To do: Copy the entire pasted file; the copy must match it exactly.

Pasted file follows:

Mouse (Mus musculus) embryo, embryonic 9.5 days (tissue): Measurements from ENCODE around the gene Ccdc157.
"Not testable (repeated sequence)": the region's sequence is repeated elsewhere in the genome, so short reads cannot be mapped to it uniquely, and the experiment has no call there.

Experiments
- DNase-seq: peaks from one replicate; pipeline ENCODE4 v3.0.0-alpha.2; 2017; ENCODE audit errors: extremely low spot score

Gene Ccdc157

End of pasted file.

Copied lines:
Mouse (Mus musculus) embryo, embryonic 9.5 days (tissue): Measurements from ENCODE around the gene Ccdc157.
"Not testable (repeated sequence)": the region's sequence is repeated elsewhere in the genome, so short reads cannot be mapped to it uniquely, and the experiment has no call there.

Experiments
- DNase-seq: peaks from one replicate; pipeline ENCODE4 v3.0.0-alpha.2; 2017; ENCODE audit errors: extremely low spot score

Gene Ccdc157